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Asian Tribune is published by World Institute For Asian Studies|Powered by WIAS Vol. 12 No. 2862

Lowering Politics

By Tushar Charan - Syndicate Features

Even by the not so high standards of Indian politics the spate of recent utterances and verbal exchanges by some of the leading practitioners of the art must be viewed as a new low. An unabashed caste leader of western UP who hold sway over ‘farmers’ of his community makes a ‘casteist’ remark against the Dalit chief minister of UP, who, rightly, orders his arrest. But the chief minister’s preoccupation is the Congress ‘Yuvraj’ (prince) who has been poaching on her Dalit constituency. She trumps him by telling her Dalit followers not to come under his spell because he goes in for ‘purification’—special soap and all-- after he meets them and eats with them.

Then enters a ‘Sanyasin’ keen to come out of a political wilderness brought about by self. She does one better in targeting the Congress prince, parting with an astounding bit of information. Thanks to this holy woman the country now knows why the said Congress prince has remained a bachelor. He finds that India is a land of Dalits and being blue-blooded he would not take an Indian bride to be his life partner. The good ‘Sanyasin’ also disclosed that the prince has a girlfriend from Venezuela, though last heard he had fallen for a Colombian lass. But a ‘Sanyasin’, supposedly more attuned to the spiritual than the material world, cannot be expected to be good at Lain American geography; or may be she is better informed on such matters.

The lampooning of the Congress prince by his rival may be politically justified. But it is difficult to believe, as some have suggested, that it is borne out of a fear that if not challenged by rivals he can galvanise his party into a formidable force before the next round of elections. He has so far shown no such potential. His rivals overlook the fact that the Indian masses can be a little unpredictable sometimes and are not impressed by outlandish and tripe ‘disclosures’ of the kind that the two women leaders have made about the prince.

Many salacious revelations about rival political figures will surface in the coming months as the country prepares for the next round of parliamentary election. That will require regular scanning of all the political trivia that is seen fit to print by the market-oriented media that has declared hard news an obsolete term. The definition of ‘news’ has undergone a complete transformation in recent years. Anything that is not sensational or titillating is not fit to be printed--and most certainly not fit to be aired.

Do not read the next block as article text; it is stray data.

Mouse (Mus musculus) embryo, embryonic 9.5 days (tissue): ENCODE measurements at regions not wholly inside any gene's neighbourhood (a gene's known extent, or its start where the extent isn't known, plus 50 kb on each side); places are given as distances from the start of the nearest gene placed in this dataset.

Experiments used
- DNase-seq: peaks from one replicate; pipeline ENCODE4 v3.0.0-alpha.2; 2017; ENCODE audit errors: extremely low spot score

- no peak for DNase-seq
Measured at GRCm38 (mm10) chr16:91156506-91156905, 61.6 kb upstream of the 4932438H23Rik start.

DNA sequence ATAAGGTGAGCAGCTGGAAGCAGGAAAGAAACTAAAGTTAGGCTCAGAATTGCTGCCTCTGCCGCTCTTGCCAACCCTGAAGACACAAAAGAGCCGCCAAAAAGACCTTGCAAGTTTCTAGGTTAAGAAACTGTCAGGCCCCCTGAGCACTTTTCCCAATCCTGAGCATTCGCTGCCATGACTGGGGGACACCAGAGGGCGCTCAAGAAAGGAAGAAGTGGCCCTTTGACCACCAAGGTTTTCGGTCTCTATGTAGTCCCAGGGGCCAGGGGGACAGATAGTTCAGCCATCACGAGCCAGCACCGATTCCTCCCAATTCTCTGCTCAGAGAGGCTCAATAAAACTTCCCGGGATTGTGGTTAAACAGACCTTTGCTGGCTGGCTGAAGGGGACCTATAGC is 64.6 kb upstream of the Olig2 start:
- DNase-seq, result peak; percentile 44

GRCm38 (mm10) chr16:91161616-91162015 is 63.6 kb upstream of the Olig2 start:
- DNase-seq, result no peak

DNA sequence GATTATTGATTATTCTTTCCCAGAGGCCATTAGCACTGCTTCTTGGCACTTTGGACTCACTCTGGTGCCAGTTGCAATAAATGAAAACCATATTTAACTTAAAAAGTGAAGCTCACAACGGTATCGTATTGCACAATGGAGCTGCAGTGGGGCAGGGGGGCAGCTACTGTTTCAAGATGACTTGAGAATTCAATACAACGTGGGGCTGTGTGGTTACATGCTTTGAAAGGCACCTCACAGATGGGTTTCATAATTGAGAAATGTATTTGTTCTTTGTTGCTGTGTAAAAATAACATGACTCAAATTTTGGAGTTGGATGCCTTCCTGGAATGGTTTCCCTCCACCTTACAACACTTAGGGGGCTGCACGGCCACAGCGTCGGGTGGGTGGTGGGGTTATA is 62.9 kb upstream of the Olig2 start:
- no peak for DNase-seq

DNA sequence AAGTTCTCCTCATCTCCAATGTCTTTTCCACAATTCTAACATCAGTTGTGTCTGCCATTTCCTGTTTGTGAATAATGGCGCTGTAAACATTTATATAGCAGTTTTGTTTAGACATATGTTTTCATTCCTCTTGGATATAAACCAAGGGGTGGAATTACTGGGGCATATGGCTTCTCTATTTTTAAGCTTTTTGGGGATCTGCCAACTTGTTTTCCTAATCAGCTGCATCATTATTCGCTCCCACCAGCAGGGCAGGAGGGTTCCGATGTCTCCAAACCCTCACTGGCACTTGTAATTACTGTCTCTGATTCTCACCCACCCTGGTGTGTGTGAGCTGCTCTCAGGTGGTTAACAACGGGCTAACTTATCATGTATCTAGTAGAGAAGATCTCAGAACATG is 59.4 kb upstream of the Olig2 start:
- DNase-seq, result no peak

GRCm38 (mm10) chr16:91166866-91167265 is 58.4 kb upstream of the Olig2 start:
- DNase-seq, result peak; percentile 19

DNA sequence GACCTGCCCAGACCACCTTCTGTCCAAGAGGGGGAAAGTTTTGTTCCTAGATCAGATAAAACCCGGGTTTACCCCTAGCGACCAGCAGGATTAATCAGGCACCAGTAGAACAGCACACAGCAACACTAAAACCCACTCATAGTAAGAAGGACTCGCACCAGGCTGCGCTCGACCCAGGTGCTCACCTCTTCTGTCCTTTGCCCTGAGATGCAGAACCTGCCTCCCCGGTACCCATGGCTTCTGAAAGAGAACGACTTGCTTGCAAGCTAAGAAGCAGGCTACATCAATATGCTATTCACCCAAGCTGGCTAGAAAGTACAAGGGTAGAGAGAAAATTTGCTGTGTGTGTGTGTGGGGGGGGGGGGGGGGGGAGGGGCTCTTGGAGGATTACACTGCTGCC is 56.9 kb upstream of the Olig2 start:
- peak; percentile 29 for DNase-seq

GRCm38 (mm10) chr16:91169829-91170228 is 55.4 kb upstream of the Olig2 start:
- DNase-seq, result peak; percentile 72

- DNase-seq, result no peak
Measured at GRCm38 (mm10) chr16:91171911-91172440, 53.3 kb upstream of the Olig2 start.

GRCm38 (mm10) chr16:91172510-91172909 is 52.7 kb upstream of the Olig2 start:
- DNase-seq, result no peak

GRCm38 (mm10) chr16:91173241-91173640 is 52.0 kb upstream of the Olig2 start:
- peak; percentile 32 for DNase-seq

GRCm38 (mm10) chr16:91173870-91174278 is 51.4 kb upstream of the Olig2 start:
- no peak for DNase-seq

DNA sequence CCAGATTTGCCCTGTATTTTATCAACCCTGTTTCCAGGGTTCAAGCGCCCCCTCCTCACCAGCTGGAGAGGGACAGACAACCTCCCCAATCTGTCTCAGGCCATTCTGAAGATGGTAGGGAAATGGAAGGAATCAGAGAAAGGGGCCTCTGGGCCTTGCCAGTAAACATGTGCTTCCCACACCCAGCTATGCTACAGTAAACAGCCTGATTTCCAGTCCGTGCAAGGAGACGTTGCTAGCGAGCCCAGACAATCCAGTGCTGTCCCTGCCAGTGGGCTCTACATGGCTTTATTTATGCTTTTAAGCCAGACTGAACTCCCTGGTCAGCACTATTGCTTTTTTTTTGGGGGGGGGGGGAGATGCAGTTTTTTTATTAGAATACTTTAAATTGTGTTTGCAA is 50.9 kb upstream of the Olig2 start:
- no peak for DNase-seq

It is not true that the advent of private TV channels alone is responsible for this metamorphosis. It began much earlier when the print media had no competition from the audio-visual media. Anyone who entered public life by displaying a zeal for trifling established reputations and conventions was sure to be catapulted into the status of star politician. Irreverence was and remains a short cut to fame.

Take the ‘Kisan’ (farmer) leader from western UP. He hit the headlines—and stayed there for long—after he brought his hordes and spread them all over the manicured lawns of Indian Gate in Delhi for days on end. From a popular spot for evening strolls and week-end picnics India Gate lawns were converted into a vast camping ground for the angry ‘Kisans’ many of whom identified as ‘Kulaks’, not the poor farmers that constitute the bulk of Indian population.

The media hailed the birth of a new ‘Kisan Neta’ (leader) on the lawns of India Gate. He had shown his worth as one who can shake the capital and hold it to ransom. After according him an elevated political status it became necessary that stories of his minions habitually ill-treating their less fortunate fellow ‘Kisans’ should be relegated into the obscure corners of newspapers. His open espousal of caste-based politics was taken as nothing more than a passing aberration.

The loose outpourings of the enraged chief minister should not come as a surprise. Her late mentor was widely applauded in the media for speaking up for the downtrodden in India by hurling invectives on the so-called custodians of the ‘Manuvadis’ caste hierarchy. He once famously slapped a TV journalist for asking him an ‘impertinent’ question. His constant ‘message’ to his followers was that the ‘Manuvadis’ had to be taught a lesson. His followers must take revenge for centuries of their repression by the high caste ‘Manuvadis’.

There were some protests, but only feeble, as he launched himself relentlessly into preaching the politics of hate. As the unquestioned heir to the legacy of that scourge of the ‘Manuvadis’ the barbs aimed at the Congress prince and other political rivals by the UP chief minister are to be accepted as an expression of a resurgent community that had lived under the caste yoke for thousands of years.

Her astounding feat has been the great social engineering of bringing the upper castes, especially the Brahmins, and Muslims into the folds of her party. Whether it is actually true is not necessary to examine as long as she keeps getting votes. God save her from the day when her party starts slipping. The hitherto knives will be out for her.

There is some irony in the diagnosis offered by the ‘Sanyasin’ about the Congress prince’s bachelorhood. Though a spinster, she had once shocked her ‘Parivar’ (political family) by admitting that she had entertained thoughts of matrimony to a fellow member of the Parivar but her real family’s disapproval forced her to abandon the idea. She has weathered gossip—spread by her own ‘Parivar’-- based on her personal life.

- Syndicate Features -

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